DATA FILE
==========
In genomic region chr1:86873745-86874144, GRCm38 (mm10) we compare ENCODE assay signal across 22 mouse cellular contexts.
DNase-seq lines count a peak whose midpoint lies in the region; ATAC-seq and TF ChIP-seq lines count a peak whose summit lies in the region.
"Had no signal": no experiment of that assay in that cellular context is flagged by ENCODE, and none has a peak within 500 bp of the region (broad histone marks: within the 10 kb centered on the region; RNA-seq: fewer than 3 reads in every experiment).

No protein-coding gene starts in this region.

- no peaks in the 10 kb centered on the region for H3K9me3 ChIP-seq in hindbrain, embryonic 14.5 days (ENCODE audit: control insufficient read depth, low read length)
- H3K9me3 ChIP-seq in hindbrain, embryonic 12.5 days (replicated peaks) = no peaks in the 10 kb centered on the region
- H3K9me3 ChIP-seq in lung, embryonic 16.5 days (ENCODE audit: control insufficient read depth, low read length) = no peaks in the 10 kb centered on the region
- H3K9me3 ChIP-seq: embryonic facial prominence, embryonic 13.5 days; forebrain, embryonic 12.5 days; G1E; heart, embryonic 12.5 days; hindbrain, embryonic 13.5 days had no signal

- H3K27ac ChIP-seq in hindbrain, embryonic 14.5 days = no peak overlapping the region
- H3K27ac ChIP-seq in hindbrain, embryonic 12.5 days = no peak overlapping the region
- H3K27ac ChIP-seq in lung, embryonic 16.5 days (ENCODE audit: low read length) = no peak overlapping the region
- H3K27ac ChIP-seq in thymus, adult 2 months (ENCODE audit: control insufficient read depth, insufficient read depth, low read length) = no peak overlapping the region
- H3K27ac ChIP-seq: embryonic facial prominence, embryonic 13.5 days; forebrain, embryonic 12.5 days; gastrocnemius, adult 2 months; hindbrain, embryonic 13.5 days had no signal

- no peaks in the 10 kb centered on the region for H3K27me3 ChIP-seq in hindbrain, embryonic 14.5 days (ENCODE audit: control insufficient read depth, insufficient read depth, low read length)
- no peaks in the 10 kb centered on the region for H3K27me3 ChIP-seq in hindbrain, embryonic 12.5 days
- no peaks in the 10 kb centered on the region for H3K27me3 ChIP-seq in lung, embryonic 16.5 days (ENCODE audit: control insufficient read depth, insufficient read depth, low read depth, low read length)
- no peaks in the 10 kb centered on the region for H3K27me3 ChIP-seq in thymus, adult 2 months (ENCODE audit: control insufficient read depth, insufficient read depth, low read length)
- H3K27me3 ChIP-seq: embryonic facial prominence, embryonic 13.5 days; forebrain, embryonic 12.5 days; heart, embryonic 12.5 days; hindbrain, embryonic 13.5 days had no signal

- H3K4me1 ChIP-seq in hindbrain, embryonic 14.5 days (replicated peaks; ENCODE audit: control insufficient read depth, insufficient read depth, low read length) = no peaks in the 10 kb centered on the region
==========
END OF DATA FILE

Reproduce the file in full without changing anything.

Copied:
In genomic region chr1:86873745-86874144, GRCm38 (mm10) we compare ENCODE assay signal across 22 mouse cellular contexts.
DNase-seq lines count a peak whose midpoint lies in the region; ATAC-seq and TF ChIP-seq lines count a peak whose summit lies in the region.
"Had no signal": no experiment of that assay in that cellular context is flagged by ENCODE, and none has a peak within 500 bp of the region (broad histone marks: within the 10 kb centered on the region; RNA-seq: fewer than 3 reads in every experiment).

No protein-coding gene starts in this region.

- no peaks in the 10 kb centered on the region for H3K9me3 ChIP-seq in hindbrain, embryonic 14.5 days (ENCODE audit: control insufficient read depth, low read length)
- H3K9me3 ChIP-seq in hindbrain, embryonic 12.5 days (replicated peaks) = no peaks in the 10 kb centered on the region
- H3K9me3 ChIP-seq in lung, embryonic 16.5 days (ENCODE audit: control insufficient read depth, low read length) = no peaks in the 10 kb centered on the region
- H3K9me3 ChIP-seq: embryonic facial prominence, embryonic 13.5 days; forebrain, embryonic 12.5 days; G1E; heart, embryonic 12.5 days; hindbrain, embryonic 13.5 days had no signal

- H3K27ac ChIP-seq in hindbrain, embryonic 14.5 days = no peak overlapping the region
- H3K27ac ChIP-seq in hindbrain, embryonic 12.5 days = no peak overlapping the region
- H3K27ac ChIP-seq in lung, embryonic 16.5 days (ENCODE audit: low read length) = no peak overlapping the region
- H3K27ac ChIP-seq in thymus, adult 2 months (ENCODE audit: control insufficient read depth, insufficient read depth, low read length) = no peak overlapping the region
- H3K27ac ChIP-seq: embryonic facial prominence, embryonic 13.5 days; forebrain, embryonic 12.5 days; gastrocnemius, adult 2 months; hindbrain, embryonic 13.5 days had no signal

- no peaks in the 10 kb centered on the region for H3K27me3 ChIP-seq in hindbrain, embryonic 14.5 days (ENCODE audit: control insufficient read depth, insufficient read depth, low read length)
- no peaks in the 10 kb centered on the region for H3K27me3 ChIP-seq in hindbrain, embryonic 12.5 days
- no peaks in the 10 kb centered on the region for H3K27me3 ChIP-seq in lung, embryonic 16.5 days (ENCODE audit: control insufficient read depth, insufficient read depth, low read depth, low read length)
- no peaks in the 10 kb centered on the region for H3K27me3 ChIP-seq in thymus, adult 2 months (ENCODE audit: control insufficient read depth, insufficient read depth, low read length)
- H3K27me3 ChIP-seq: embryonic facial prominence, embryonic 13.5 days; forebrain, embryonic 12.5 days; heart, embryonic 12.5 days; hindbrain, embryonic 13.5 days had no signal

- H3K4me1 ChIP-seq in hindbrain, embryonic 14.5 days (replicated peaks; ENCODE audit: control insufficient read depth, insufficient read depth, low read length) = no peaks in the 10 kb centered on the region